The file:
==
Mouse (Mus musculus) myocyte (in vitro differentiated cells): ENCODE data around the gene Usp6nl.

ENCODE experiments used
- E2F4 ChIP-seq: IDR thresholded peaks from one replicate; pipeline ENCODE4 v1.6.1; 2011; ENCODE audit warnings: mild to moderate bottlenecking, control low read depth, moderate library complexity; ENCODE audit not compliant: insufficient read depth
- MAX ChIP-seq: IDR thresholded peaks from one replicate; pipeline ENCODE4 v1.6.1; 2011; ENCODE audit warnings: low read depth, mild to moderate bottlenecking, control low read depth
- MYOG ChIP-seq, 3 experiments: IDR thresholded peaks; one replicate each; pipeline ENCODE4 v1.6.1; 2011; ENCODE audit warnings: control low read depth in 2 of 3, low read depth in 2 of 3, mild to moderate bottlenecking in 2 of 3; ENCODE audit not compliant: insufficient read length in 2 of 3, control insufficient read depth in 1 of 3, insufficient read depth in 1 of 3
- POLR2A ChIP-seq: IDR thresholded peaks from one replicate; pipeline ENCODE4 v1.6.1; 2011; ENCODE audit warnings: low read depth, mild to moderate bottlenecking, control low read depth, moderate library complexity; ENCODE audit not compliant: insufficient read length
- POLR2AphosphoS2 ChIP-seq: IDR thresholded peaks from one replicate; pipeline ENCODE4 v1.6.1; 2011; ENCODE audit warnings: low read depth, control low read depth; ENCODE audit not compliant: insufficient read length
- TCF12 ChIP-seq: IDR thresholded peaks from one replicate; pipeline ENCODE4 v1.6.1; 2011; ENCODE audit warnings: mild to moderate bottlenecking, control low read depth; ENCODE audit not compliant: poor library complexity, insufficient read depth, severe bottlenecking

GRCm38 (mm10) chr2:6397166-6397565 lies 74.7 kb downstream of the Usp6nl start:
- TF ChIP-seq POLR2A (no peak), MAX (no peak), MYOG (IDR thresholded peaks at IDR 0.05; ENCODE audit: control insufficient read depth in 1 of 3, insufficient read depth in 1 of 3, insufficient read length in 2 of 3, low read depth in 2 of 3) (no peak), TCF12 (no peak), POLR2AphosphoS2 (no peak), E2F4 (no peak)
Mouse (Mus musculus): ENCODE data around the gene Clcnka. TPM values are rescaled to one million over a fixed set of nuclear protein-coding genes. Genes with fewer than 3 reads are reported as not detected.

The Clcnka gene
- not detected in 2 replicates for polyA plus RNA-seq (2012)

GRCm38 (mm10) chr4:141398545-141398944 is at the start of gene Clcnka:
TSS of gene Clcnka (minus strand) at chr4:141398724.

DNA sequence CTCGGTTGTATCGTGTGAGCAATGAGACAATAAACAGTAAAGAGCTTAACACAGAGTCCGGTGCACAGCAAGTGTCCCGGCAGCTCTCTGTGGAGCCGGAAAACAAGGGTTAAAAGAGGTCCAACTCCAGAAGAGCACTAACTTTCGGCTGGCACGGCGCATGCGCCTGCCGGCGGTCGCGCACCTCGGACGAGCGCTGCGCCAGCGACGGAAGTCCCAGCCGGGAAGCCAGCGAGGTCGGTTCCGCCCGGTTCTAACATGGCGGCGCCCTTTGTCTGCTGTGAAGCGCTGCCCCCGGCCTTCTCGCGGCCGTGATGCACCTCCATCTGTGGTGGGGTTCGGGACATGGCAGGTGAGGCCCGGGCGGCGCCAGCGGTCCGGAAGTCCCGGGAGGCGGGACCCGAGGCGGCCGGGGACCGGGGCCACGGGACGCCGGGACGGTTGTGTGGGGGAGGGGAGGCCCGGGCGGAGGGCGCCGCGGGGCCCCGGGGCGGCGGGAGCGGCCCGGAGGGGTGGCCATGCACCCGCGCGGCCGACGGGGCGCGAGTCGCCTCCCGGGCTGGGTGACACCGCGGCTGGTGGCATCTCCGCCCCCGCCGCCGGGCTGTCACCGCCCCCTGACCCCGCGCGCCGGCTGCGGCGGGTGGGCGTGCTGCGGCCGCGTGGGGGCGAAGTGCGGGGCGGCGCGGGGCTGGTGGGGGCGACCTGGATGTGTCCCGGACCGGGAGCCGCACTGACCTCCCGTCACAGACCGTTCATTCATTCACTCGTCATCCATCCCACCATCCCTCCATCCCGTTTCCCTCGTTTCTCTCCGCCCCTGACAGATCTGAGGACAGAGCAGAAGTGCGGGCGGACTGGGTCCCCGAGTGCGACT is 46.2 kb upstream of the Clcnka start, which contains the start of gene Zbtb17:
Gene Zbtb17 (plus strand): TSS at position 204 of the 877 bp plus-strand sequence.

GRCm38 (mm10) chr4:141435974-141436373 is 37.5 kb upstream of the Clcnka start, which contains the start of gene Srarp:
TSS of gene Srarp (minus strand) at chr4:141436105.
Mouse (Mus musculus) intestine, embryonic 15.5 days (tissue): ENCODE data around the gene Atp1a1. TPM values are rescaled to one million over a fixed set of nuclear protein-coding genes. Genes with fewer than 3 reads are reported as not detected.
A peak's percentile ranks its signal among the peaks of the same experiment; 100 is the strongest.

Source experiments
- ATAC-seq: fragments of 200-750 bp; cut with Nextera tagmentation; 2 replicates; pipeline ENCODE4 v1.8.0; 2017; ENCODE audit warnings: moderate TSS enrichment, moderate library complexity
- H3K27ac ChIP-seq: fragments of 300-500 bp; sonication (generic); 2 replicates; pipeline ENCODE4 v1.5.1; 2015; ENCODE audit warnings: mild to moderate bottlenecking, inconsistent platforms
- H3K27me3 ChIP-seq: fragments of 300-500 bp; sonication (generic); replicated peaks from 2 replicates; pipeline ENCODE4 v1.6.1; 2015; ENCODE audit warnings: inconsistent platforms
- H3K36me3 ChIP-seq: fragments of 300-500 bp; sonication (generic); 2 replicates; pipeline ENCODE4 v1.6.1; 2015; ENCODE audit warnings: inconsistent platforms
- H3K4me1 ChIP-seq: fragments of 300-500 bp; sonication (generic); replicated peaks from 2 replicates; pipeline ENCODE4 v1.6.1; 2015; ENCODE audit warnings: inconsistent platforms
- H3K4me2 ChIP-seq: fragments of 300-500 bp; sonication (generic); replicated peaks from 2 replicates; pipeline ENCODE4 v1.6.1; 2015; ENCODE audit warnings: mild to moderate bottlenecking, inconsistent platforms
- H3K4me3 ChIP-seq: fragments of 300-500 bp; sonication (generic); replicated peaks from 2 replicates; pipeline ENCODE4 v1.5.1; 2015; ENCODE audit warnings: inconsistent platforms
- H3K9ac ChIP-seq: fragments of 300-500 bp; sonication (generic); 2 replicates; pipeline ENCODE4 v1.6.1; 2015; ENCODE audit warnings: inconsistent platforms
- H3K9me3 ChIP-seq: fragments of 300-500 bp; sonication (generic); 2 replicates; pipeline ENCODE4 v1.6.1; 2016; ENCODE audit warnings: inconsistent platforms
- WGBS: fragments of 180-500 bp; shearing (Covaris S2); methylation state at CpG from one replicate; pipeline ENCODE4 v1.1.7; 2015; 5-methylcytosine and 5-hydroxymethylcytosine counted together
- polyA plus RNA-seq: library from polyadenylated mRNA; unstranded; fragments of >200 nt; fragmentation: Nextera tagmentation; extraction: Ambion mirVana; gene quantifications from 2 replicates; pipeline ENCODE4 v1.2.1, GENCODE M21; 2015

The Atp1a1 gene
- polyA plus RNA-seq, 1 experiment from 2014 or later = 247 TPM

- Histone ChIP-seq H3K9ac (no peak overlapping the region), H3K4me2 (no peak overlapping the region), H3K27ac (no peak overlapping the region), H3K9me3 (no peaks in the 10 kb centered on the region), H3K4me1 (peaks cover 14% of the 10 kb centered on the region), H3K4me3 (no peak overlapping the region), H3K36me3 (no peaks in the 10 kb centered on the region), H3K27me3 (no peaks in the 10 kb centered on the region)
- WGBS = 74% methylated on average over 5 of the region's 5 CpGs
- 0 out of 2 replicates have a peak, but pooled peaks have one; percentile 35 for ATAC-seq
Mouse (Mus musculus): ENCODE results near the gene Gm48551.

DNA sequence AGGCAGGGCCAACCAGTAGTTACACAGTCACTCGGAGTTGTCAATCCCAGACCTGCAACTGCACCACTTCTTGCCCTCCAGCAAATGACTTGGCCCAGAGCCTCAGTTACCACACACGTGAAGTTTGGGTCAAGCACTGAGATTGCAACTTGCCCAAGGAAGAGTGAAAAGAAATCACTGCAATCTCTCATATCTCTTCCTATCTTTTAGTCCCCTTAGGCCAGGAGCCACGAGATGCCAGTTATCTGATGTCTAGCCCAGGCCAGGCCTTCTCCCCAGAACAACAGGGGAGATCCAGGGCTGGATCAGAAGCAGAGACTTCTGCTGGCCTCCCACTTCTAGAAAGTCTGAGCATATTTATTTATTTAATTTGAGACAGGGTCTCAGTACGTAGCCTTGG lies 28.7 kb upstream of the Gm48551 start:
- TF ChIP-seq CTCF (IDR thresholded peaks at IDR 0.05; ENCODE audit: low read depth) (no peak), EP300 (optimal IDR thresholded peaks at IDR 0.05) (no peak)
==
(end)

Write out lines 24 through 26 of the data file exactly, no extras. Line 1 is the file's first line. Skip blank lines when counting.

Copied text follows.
- H3K27ac ChIP-seq: fragments of 300-500 bp; sonication (generic); 2 replicates; pipeline ENCODE4 v1.5.1; 2015; ENCODE audit warnings: mild to moderate bottlenecking, inconsistent platforms
- H3K27me3 ChIP-seq: fragments of 300-500 bp; sonication (generic); replicated peaks from 2 replicates; pipeline ENCODE4 v1.6.1; 2015; ENCODE audit warnings: inconsistent platforms
- H3K36me3 ChIP-seq: fragments of 300-500 bp; sonication (generic); 2 replicates; pipeline ENCODE4 v1.6.1; 2015; ENCODE audit warnings: inconsistent platforms